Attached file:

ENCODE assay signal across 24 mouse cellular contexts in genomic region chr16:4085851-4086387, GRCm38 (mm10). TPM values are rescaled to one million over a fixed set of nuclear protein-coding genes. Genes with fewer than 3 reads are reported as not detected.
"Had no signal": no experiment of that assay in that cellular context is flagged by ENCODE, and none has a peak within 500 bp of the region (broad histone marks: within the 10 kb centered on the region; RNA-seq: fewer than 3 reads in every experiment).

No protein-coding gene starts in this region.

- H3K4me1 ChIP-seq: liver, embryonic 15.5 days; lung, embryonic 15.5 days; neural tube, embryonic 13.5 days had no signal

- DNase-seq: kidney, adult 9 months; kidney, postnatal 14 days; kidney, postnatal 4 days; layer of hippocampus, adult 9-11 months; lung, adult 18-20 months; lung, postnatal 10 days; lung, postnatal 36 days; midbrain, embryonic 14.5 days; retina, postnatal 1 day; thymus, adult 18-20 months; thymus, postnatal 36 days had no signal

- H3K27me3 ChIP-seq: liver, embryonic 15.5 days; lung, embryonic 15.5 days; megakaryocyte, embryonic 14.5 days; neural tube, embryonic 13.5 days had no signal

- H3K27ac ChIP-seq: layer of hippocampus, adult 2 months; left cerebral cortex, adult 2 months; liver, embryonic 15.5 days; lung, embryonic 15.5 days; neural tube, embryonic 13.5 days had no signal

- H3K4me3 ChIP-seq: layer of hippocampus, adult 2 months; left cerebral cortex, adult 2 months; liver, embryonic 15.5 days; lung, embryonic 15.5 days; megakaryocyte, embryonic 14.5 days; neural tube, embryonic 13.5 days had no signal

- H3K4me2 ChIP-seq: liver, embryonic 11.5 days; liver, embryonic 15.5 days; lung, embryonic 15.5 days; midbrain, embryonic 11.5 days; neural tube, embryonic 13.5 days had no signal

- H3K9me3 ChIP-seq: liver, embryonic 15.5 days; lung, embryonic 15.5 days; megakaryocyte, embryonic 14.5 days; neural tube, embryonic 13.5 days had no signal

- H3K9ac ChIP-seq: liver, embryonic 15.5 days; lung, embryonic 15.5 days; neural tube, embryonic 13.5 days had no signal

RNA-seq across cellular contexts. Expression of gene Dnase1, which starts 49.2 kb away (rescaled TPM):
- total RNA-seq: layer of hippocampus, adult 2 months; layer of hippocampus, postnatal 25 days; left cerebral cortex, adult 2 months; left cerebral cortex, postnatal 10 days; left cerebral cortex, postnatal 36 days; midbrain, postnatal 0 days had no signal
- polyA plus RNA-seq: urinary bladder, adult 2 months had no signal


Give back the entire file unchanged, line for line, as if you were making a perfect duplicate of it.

ENCODE assay signal across 24 mouse cellular contexts in genomic region chr16:4085851-4086387, GRCm38 (mm10). TPM values are rescaled to one million over a fixed set of nuclear protein-coding genes. Genes with fewer than 3 reads are reported as not detected.
"Had no signal": no experiment of that assay in that cellular context is flagged by ENCODE, and none has a peak within 500 bp of the region (broad histone marks: within the 10 kb centered on the region; RNA-seq: fewer than 3 reads in every experiment).

No protein-coding gene starts in this region.

- H3K4me1 ChIP-seq: liver, embryonic 15.5 days; lung, embryonic 15.5 days; neural tube, embryonic 13.5 days had no signal

- DNase-seq: kidney, adult 9 months; kidney, postnatal 14 days; kidney, postnatal 4 days; layer of hippocampus, adult 9-11 months; lung, adult 18-20 months; lung, postnatal 10 days; lung, postnatal 36 days; midbrain, embryonic 14.5 days; retina, postnatal 1 day; thymus, adult 18-20 months; thymus, postnatal 36 days had no signal

- H3K27me3 ChIP-seq: liver, embryonic 15.5 days; lung, embryonic 15.5 days; megakaryocyte, embryonic 14.5 days; neural tube, embryonic 13.5 days had no signal

- H3K27ac ChIP-seq: layer of hippocampus, adult 2 months; left cerebral cortex, adult 2 months; liver, embryonic 15.5 days; lung, embryonic 15.5 days; neural tube, embryonic 13.5 days had no signal

- H3K4me3 ChIP-seq: layer of hippocampus, adult 2 months; left cerebral cortex, adult 2 months; liver, embryonic 15.5 days; lung, embryonic 15.5 days; megakaryocyte, embryonic 14.5 days; neural tube, embryonic 13.5 days had no signal

- H3K4me2 ChIP-seq: liver, embryonic 11.5 days; liver, embryonic 15.5 days; lung, embryonic 15.5 days; midbrain, embryonic 11.5 days; neural tube, embryonic 13.5 days had no signal

- H3K9me3 ChIP-seq: liver, embryonic 15.5 days; lung, embryonic 15.5 days; megakaryocyte, embryonic 14.5 days; neural tube, embryonic 13.5 days had no signal

- H3K9ac ChIP-seq: liver, embryonic 15.5 days; lung, embryonic 15.5 days; neural tube, embryonic 13.5 days had no signal

RNA-seq across cellular contexts. Expression of gene Dnase1, which starts 49.2 kb away (rescaled TPM):
- total RNA-seq: layer of hippocampus, adult 2 months; layer of hippocampus, postnatal 25 days; left cerebral cortex, adult 2 months; left cerebral cortex, postnatal 10 days; left cerebral cortex, postnatal 36 days; midbrain, postnatal 0 days had no signal
- polyA plus RNA-seq: urinary bladder, adult 2 months had no signal